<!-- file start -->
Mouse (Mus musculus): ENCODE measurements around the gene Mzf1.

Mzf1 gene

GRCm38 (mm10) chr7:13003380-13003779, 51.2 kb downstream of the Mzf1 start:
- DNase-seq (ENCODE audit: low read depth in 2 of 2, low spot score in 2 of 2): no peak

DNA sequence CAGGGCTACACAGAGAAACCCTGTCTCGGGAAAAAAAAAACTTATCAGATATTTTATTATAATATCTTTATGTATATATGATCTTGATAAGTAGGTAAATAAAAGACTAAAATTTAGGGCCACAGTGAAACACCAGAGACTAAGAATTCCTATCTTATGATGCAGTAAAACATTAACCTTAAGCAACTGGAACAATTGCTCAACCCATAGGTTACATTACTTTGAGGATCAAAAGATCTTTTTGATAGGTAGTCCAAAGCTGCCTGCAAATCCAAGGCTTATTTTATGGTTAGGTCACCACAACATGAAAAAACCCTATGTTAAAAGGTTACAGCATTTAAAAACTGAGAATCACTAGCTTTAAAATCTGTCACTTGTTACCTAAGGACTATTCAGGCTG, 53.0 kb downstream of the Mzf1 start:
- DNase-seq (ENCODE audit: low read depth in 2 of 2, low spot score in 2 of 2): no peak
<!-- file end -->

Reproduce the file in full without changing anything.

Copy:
Mouse (Mus musculus): ENCODE measurements around the gene Mzf1.

Mzf1 gene

GRCm38 (mm10) chr7:13003380-13003779, 51.2 kb downstream of the Mzf1 start:
- DNase-seq (ENCODE audit: low read depth in 2 of 2, low spot score in 2 of 2): no peak

DNA sequence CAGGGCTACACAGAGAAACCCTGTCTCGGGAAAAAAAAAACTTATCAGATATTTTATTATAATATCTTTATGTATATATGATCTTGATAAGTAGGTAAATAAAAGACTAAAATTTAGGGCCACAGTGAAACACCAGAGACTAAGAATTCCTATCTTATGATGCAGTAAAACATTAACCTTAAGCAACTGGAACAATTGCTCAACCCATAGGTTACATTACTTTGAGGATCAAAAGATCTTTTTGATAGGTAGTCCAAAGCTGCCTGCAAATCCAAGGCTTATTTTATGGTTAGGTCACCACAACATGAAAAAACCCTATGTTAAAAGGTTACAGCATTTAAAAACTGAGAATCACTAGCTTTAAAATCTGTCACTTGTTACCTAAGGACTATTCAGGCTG, 53.0 kb downstream of the Mzf1 start:
- DNase-seq (ENCODE audit: low read depth in 2 of 2, low spot score in 2 of 2): no peak